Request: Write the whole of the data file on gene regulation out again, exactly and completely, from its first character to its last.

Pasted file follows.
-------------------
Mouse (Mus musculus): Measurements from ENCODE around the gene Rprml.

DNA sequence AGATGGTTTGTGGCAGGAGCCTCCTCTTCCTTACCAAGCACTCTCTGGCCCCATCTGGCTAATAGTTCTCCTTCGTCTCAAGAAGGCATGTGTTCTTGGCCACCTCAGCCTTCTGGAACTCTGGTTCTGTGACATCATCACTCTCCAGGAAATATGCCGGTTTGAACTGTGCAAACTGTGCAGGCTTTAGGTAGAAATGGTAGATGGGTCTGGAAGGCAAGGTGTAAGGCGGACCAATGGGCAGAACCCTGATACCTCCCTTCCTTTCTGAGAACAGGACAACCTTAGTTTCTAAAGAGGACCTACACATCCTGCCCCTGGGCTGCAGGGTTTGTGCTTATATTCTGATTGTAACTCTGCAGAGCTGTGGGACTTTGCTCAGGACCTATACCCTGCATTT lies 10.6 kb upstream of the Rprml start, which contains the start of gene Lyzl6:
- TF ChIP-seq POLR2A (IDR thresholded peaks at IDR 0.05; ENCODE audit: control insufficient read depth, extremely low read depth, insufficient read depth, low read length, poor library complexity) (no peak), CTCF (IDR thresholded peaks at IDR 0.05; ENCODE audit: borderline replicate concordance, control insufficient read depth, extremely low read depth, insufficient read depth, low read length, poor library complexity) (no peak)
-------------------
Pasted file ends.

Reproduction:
Mouse (Mus musculus): Measurements from ENCODE around the gene Rprml.

DNA sequence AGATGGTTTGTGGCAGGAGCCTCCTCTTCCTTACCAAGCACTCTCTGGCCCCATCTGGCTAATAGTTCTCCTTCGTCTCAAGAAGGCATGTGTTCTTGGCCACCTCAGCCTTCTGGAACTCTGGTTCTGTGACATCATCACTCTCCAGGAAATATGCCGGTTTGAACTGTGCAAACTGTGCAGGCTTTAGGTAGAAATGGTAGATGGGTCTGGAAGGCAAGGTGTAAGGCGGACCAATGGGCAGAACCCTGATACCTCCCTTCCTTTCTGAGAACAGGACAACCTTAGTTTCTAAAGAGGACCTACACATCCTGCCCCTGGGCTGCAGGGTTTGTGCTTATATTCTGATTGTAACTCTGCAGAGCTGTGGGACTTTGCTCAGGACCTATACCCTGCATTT lies 10.6 kb upstream of the Rprml start, which contains the start of gene Lyzl6:
- TF ChIP-seq POLR2A (IDR thresholded peaks at IDR 0.05; ENCODE audit: control insufficient read depth, extremely low read depth, insufficient read depth, low read length, poor library complexity) (no peak), CTCF (IDR thresholded peaks at IDR 0.05; ENCODE audit: borderline replicate concordance, control insufficient read depth, extremely low read depth, insufficient read depth, low read length, poor library complexity) (no peak)